Sophia – Mother of Kings (Hardback)
The Finest Queen Britain Never Had
(click here for international delivery rates)
Need a currency converter? Check XE.com for live rates
|Other formats available||Price|
|Sophia – Mother of Kings Paperback Add to Basket||£12.99|
|Sophia – Mother of Kings ePub (19.7 MB) Add to Basket||£4.99|
|Sophia – Mother of Kings Kindle (43.7 MB) Add to Basket||£4.99|
Sophia, Electress of Hanover, was born to greatness. Granddaughter of James I and mother to George I, she was perhaps the finest queen that Britain never had.
As daughter of Frederick V of the Palatinate and Elizabeth Stuart, Sophia emerged from an impoverished, exiled childhood as the Winter Princess, a young woman of sparky intelligence, cutting wit and admirable determination. Once courted by Charles II, Sophia eventually gave her heart to Ernest Augustus, at whose side she became the first Electress of Hanover and the mother of the first Georgian king of Great Britain.
Sophia: Mother of Kings, brings this remarkable woman and her tumultuous era vividly to life. In a world where battles raged across the continent and courtiers fought behind closed doors, Sophia kept the home fires burning.
Through personal tragedy and public triumph, Sophia raised a family, survived illness, miscarriage, and accusations of conspiracy, and missed out on the British throne by a matter of weeks. Sophia of Hanover became the mother of one of the most glittering dynasties the world has ever known. From the House of Stuart to the House of Hanover, this is the story of her remarkable life.
I greatly appreciated this human tale for the freshness with which Catherine Curzon tells the story of Sophia, Electress of Hanover, and I am sure that anyone who reads it will be passionate about a woman who is at the basis of one of the most brilliant periods in British history, the Georgian Era.Omne Ignotum Pro Magnifico
Read the full review here
Curzon presents a well-researched and engaging biography which was written in a rather casual tone. I’m not usually a fan of a gossipy style, but Curzon knew exactly what she was doing!... If you’d like to settle down and find out more about a fascinating figure that’s often forgotten, I’d wholeheartedly recommend this.NetGalley, Matt Barnett
Sophia, Electress of Hanover, is a little known historical figure or at least was to me when I started reading this book. I had no idea that such a person existed. Sophia could have been queen of England in her own right – and she would have been the oldest person to ascend the British throne.GoodReads, Constant Reader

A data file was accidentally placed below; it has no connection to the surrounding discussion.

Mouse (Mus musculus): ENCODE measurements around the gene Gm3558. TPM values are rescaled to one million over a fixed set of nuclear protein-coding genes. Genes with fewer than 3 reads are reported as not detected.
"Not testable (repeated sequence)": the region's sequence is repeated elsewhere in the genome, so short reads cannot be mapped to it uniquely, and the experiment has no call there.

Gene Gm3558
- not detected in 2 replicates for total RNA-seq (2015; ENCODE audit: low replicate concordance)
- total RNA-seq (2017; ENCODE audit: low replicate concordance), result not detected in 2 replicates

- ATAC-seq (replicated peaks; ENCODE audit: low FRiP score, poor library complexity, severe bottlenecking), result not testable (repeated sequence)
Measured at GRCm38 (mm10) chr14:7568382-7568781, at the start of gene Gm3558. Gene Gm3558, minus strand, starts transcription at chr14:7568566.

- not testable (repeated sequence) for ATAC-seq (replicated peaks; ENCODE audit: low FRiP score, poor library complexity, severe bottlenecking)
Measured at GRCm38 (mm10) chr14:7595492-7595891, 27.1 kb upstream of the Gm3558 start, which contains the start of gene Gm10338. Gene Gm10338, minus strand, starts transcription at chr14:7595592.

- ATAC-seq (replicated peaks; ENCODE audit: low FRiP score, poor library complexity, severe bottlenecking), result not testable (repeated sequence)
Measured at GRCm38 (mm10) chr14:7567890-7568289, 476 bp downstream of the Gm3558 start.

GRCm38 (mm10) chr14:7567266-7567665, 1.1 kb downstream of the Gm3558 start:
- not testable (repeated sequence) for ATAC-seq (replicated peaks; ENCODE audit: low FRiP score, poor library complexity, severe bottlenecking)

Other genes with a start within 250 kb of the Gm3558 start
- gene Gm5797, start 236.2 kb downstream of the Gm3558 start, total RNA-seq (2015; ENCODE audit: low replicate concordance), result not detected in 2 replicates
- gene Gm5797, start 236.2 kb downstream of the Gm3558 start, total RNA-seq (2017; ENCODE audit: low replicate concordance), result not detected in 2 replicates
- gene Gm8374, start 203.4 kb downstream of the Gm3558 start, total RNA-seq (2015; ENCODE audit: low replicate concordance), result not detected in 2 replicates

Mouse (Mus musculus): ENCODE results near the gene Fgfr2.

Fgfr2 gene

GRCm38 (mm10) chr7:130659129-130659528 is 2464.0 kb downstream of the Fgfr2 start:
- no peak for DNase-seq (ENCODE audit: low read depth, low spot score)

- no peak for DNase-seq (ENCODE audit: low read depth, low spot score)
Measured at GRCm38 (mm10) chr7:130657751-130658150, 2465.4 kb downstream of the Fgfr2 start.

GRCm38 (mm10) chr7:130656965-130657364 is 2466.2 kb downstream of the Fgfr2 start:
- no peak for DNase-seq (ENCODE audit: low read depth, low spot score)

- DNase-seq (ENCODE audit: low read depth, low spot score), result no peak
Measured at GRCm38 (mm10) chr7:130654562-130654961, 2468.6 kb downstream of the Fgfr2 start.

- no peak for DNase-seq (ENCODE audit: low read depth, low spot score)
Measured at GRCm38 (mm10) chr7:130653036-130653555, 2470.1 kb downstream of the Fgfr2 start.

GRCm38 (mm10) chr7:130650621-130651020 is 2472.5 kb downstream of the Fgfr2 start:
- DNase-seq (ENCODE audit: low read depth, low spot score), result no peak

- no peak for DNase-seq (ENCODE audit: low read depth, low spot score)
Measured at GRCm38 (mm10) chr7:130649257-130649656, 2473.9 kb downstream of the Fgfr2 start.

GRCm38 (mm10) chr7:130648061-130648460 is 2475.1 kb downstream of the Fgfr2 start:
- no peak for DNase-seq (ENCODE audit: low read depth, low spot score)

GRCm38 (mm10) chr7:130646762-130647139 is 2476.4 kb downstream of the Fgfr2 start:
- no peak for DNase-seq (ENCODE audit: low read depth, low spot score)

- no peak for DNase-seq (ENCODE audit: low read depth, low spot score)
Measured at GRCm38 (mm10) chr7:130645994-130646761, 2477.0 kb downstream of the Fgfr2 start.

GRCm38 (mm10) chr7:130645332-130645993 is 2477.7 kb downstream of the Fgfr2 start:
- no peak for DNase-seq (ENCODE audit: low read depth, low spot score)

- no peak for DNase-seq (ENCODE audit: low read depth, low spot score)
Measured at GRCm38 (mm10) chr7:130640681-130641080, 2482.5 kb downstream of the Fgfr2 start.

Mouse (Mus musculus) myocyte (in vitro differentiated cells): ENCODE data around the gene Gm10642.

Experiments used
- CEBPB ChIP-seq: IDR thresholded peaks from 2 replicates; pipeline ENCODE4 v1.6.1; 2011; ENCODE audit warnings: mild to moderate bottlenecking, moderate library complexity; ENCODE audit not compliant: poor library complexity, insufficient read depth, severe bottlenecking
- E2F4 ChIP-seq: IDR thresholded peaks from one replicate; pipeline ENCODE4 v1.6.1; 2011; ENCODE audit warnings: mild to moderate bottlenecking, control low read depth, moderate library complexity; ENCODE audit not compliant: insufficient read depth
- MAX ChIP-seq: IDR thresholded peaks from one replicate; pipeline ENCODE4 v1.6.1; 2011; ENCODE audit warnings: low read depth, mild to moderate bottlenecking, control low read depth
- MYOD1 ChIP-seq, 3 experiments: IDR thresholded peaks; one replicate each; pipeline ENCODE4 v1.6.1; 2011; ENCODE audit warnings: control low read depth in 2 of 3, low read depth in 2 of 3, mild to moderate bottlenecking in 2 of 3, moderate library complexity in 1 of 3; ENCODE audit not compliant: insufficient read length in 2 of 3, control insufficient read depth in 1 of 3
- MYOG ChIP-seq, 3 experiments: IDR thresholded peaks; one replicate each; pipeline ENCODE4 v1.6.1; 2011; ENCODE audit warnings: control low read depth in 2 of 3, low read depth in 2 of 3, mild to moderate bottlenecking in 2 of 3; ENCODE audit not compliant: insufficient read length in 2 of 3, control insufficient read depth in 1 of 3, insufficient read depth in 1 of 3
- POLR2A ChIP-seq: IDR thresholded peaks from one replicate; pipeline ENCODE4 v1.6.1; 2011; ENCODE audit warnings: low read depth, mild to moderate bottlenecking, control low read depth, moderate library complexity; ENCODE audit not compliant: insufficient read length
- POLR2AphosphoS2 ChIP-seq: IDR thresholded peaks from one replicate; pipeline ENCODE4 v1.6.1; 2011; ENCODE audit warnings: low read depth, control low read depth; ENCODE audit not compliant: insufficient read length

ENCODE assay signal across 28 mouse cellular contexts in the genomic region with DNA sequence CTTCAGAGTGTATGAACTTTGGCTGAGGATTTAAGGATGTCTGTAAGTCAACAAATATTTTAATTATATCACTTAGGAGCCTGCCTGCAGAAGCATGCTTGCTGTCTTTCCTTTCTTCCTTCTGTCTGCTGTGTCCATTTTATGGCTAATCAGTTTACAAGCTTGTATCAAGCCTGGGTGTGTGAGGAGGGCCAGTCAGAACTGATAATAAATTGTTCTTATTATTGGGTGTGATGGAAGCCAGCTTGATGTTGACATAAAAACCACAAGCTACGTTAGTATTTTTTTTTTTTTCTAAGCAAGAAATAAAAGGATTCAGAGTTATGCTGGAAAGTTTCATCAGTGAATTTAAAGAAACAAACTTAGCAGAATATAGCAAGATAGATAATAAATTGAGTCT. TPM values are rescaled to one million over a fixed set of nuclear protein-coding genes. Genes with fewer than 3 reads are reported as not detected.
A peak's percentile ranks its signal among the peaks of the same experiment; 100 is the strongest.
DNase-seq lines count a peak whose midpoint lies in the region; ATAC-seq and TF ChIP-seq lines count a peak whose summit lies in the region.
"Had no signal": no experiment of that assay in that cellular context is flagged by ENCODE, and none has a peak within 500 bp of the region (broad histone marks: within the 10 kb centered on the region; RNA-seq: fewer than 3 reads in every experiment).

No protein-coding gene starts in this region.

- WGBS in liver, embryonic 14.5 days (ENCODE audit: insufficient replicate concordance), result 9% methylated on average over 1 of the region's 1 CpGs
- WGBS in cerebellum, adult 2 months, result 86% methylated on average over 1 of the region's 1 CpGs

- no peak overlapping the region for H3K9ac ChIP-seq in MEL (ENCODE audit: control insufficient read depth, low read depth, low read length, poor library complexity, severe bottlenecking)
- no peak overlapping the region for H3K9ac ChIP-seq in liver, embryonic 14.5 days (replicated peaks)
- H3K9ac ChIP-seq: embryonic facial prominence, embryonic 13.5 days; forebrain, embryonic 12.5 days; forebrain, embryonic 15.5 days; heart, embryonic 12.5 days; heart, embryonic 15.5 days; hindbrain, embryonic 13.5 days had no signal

Sophia was born as a daughter of Elizabeth Stuart, Queen of Bohemia so she was the granddaughter of James I of England. She married Ernest Augustus, Duke of Brunswick-Lüneburg who in 1692 became the first Elector of Hanover.
If Sophia hadn’t been outlived by Queen Anne, she would have become Queen of England. Her son George became the first Hanover King of England.
I enjoyed reading this well-researched book because it concentrates on a little known personage who had a long and eventful life. Highly recommended to history enthusiasts.
Read the full review here
Catherine Curzon traces the life of the would-be Queen from her childhood days in exile to her married life. Sophia: Mother of King’s is well-researched and easy to read, even if you are not well-read on the subject. It’s a must-read if you’re interested in the Hanoverian dynasty – Sophia certainly would have made a formidable Queen.History of Royal Women
Read the full review here
Sophia: Mother of Kings: The Finest Queen Britain Never Had was a well-written, well-researched and an overall fascinating read.Where There's Ink There's Paper
Sophia was the woman who ‘enabled’ the transition of the British crown from the royal family of the Stuarts to the Hanoverians. This non-fiction gave us a glimpse into the life of another fascinating woman in British history. Catherine did a fascinating job with this biography and I have thoroughly enjoyed everything I have read by her to date.
Once again this was an utterly fascinating read and I would definitely recommend it.
Read the full review here
Recommended if they enjoy history, biographies or are followers of European royal families. I find it informative and interesting.NetGalley, Rebeca Nuñez
The writing style of this work really impressed me – oftentimes books on this era can be incredibly dry, but Curzon made it exciting and interesting. Her chatty narrative pulled me in from the first page and just made me want to keep reading to find out what the heroine, Sophia, would get up to next. You can tell as you read that the author has heavily researched Sophia’s life and this is only made clearer by the fantastic referencing. Though it must be said that this book does not read as an academic piece – which in my opinion, makes it all the better. Whilst I love many academic works there are times when they are dry and boring – this book is the furthest thing from that. Rather it is well written and chatty, perfect for both those who know about the era and those who don’t. I certainly learned a lot from reading this book and thoroughly enjoyed it – it has shone a light on a woman who for so long has been stuck in the background and this fantastic book has introduced her to a wider audience with it’s heavily researched yet witty narrative.The Borgia Bull
Highly recommended – 5/5
Read the full review here
This is a very well written book about a lady in history that I knew nothing about - Sophia, the mother of King George I.For the Love of Books